The Complainant is Dragon Bleu, SAS of Rungis, France, represented by NextMarq, France.
The Respondent is G. Martel of Béziers, France, represented by John Berryhill, Ph.d., Esq., United States of America, (“United States”).
The disputed domain name <dragonbleu.com> is registered with eNom, Inc. (the “Registrar”).
The Complaint in French was filed with the WIPO Arbitration and Mediation Center (the “Center”) on March 11, 2016. On March 11, 2016, the Center transmitted by email to the Registrar a request for registrar verification in connection with the disputed domain name. On March 11, 2016, the Registrar transmitted by email to the Center its verification response confirming that the Respondent is listed as the registrant, providing the contact details, and stating that English was the language of the Registration Agreement for the disputed domain name. The Center sent an email communication to the Parties on March 15, 2016, requesting that the Complainant provide either (1) satisfactory evidence of an agreement between the Complainant and the Respondent to the effect that the proceedings should be in French; or (2) to submit the Complaint translated into English; or (3) to submit a request for French to be the language of the administrative proceeding. The Respondent was also invited to make submissions in this regard. The Complainant filed an amended Complaint in English on March 16, 2016. On March 19, 2016, the Respondent filed a request that English be the language of the administrative proceeding.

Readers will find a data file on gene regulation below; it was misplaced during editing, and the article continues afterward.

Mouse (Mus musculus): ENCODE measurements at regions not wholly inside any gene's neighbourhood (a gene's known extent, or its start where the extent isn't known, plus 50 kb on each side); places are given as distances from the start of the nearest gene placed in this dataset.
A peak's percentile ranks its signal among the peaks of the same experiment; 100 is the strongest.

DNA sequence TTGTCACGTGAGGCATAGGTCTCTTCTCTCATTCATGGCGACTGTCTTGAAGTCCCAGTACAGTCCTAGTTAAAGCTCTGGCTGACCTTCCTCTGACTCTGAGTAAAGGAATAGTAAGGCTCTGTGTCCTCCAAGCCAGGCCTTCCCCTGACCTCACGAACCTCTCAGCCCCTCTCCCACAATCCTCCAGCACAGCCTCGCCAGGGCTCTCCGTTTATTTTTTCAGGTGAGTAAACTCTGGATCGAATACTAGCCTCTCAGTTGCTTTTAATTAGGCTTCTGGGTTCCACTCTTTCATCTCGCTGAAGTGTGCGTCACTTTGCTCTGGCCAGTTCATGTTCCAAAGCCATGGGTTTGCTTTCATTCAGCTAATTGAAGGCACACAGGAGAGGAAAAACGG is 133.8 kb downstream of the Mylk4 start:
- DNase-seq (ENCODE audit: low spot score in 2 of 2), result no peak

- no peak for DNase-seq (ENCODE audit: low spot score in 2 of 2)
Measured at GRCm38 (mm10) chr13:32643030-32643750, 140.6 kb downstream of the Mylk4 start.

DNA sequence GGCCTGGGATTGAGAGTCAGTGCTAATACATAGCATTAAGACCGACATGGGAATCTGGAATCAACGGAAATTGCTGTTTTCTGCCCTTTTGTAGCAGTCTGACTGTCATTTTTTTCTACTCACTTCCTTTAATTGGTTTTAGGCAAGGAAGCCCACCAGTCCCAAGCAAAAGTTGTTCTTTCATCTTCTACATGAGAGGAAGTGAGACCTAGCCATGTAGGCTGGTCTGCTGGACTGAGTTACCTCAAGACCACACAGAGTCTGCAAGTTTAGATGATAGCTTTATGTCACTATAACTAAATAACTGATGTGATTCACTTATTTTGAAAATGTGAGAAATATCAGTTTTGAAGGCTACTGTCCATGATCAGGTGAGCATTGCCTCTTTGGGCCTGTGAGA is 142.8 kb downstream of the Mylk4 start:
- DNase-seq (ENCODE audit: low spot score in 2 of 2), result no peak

The Center verified that the Complaint together with the amended Complaint satisfied the formal requirements of the Uniform Domain Name Dispute Resolution Policy (the “Policy” or “UDRP”), the Rules for Uniform Domain Name Dispute Resolution Policy (the “Rules”), and the WIPO Supplemental Rules for Uniform Domain Name Dispute Resolution Policy (the “Supplemental Rules”).
In accordance with the Rules, paragraphs 2 and 4, the Center formally notified the Respondent of the Complaint, and the proceedings commenced on March 22, 2016. In accordance with the Rules, paragraph 5, the due date for Response was April 11, 2016. On April 8, 2016, the Respondent requested that the due date for submission of the Response be extended in accordance with paragraph 5(b) of the Rules. The due date for Response was extended accordingly to April 15, 2016. The Response was filed with the Center April 15, 2016.